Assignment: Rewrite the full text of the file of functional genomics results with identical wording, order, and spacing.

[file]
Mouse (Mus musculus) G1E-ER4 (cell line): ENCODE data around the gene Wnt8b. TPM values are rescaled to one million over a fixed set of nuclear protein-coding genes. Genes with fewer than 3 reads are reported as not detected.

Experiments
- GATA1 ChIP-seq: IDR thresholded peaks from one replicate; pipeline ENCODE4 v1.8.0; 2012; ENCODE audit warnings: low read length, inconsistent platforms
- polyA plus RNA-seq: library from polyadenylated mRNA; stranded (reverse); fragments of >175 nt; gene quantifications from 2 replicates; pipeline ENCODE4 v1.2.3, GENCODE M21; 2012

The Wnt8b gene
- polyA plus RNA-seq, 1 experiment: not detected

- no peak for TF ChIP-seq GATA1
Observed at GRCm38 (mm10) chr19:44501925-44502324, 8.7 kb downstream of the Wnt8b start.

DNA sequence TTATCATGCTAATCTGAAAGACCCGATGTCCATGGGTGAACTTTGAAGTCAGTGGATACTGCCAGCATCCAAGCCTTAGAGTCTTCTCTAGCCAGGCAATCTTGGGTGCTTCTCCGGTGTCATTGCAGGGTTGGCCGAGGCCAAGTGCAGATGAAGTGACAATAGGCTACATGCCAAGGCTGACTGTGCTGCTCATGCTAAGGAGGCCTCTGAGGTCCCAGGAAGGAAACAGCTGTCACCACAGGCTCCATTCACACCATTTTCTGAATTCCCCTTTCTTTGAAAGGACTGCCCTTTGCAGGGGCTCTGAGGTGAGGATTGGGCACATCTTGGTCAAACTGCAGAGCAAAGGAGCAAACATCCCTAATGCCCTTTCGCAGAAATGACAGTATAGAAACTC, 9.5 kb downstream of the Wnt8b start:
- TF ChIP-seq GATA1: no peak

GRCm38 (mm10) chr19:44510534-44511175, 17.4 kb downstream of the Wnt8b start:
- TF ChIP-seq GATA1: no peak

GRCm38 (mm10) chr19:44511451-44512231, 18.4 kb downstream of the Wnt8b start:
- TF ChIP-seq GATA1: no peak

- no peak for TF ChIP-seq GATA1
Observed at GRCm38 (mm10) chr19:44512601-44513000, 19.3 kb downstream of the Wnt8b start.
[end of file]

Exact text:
Mouse (Mus musculus) G1E-ER4 (cell line): ENCODE data around the gene Wnt8b. TPM values are rescaled to one million over a fixed set of nuclear protein-coding genes. Genes with fewer than 3 reads are reported as not detected.

Experiments
- GATA1 ChIP-seq: IDR thresholded peaks from one replicate; pipeline ENCODE4 v1.8.0; 2012; ENCODE audit warnings: low read length, inconsistent platforms
- polyA plus RNA-seq: library from polyadenylated mRNA; stranded (reverse); fragments of >175 nt; gene quantifications from 2 replicates; pipeline ENCODE4 v1.2.3, GENCODE M21; 2012

The Wnt8b gene
- polyA plus RNA-seq, 1 experiment: not detected

- no peak for TF ChIP-seq GATA1
Observed at GRCm38 (mm10) chr19:44501925-44502324, 8.7 kb downstream of the Wnt8b start.

DNA sequence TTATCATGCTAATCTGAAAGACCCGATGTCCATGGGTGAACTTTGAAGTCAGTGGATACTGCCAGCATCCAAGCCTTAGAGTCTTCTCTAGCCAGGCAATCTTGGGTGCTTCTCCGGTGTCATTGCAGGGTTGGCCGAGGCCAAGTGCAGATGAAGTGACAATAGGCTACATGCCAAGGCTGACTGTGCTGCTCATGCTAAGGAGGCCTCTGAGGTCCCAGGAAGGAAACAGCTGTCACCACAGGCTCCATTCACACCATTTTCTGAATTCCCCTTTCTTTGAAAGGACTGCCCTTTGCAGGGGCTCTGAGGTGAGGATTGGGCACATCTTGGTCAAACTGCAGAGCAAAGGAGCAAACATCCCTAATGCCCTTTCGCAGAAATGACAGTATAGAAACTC, 9.5 kb downstream of the Wnt8b start:
- TF ChIP-seq GATA1: no peak

GRCm38 (mm10) chr19:44510534-44511175, 17.4 kb downstream of the Wnt8b start:
- TF ChIP-seq GATA1: no peak

GRCm38 (mm10) chr19:44511451-44512231, 18.4 kb downstream of the Wnt8b start:
- TF ChIP-seq GATA1: no peak

- no peak for TF ChIP-seq GATA1
Observed at GRCm38 (mm10) chr19:44512601-44513000, 19.3 kb downstream of the Wnt8b start.